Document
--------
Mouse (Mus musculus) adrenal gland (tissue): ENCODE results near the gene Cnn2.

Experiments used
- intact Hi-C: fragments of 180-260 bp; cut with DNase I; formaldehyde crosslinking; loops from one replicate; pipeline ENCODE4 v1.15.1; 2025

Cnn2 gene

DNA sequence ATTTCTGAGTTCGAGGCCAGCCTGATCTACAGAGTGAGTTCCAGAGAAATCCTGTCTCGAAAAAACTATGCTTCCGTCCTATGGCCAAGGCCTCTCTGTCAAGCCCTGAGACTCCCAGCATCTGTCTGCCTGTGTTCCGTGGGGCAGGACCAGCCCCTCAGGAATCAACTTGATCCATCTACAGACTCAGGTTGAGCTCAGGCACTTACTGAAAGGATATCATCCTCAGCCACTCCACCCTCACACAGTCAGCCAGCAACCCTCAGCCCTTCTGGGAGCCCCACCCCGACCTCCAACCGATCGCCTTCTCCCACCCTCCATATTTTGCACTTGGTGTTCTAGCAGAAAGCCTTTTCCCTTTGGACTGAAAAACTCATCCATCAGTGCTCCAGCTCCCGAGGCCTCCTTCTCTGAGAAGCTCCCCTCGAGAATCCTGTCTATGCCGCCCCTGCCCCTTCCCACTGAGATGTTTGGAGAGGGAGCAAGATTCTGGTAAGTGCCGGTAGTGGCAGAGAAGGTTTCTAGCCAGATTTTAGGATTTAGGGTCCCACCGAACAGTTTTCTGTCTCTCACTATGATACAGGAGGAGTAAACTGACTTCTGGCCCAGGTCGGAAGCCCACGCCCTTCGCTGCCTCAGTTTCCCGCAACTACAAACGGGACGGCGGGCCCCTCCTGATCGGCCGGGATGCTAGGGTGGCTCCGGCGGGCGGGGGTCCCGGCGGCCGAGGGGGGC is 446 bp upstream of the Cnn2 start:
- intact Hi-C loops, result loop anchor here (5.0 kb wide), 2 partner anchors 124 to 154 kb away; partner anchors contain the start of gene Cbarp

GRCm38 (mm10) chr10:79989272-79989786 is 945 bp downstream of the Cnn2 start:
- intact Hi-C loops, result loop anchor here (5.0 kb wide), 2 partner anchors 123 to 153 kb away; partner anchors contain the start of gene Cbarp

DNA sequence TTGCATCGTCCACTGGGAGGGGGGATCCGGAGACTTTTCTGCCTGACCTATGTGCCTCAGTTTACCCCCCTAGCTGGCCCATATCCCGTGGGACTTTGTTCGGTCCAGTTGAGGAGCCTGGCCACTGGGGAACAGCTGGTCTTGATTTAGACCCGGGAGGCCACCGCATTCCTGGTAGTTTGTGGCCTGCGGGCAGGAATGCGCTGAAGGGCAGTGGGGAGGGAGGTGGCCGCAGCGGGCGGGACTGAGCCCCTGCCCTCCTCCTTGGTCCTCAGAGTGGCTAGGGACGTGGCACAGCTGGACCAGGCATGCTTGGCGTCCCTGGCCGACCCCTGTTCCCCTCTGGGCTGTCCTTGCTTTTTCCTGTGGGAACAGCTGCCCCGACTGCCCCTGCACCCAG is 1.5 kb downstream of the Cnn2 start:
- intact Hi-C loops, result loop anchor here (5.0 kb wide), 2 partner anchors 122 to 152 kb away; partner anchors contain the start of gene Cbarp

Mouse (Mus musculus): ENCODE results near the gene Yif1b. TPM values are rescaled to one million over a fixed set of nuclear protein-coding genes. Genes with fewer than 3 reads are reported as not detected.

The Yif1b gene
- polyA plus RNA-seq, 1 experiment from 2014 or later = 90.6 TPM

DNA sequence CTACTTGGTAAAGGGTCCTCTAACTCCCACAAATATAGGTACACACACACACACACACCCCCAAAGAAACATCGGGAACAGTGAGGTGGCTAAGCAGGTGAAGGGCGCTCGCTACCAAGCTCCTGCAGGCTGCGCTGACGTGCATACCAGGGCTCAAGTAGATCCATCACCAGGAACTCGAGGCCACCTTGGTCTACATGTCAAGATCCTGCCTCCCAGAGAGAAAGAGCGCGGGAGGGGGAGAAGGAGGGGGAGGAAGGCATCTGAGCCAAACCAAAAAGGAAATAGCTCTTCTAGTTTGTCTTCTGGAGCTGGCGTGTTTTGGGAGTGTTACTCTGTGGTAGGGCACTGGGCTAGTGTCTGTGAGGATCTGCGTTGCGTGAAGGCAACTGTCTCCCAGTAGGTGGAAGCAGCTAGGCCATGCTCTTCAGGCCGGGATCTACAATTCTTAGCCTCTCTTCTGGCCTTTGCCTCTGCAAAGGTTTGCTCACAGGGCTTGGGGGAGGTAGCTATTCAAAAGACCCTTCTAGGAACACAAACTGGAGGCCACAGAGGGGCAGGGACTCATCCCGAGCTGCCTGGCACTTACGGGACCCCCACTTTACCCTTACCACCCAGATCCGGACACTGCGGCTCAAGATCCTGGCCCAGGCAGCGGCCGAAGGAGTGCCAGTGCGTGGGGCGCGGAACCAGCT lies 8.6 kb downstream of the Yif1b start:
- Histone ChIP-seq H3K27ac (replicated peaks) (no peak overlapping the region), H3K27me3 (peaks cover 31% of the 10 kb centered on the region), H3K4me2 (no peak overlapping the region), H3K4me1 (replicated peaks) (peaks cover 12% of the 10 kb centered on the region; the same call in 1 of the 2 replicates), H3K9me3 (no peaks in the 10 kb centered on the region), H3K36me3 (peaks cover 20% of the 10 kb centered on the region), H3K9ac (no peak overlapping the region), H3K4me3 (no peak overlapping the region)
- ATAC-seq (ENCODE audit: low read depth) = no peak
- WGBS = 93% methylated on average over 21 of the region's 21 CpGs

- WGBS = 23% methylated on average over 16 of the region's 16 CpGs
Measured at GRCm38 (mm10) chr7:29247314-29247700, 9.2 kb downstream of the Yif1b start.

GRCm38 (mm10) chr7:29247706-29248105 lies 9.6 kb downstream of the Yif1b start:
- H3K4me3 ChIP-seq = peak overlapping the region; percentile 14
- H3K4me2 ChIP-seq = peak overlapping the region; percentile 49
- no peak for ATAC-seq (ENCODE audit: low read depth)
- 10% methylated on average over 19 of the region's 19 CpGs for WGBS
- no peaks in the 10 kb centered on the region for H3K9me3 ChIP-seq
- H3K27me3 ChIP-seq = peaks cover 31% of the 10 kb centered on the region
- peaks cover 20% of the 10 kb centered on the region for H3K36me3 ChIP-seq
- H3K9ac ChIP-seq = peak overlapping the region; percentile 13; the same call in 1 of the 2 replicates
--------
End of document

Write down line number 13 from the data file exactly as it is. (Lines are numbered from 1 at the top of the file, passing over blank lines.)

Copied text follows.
- polyA plus RNA-seq, 1 experiment from 2014 or later = 90.6 TPM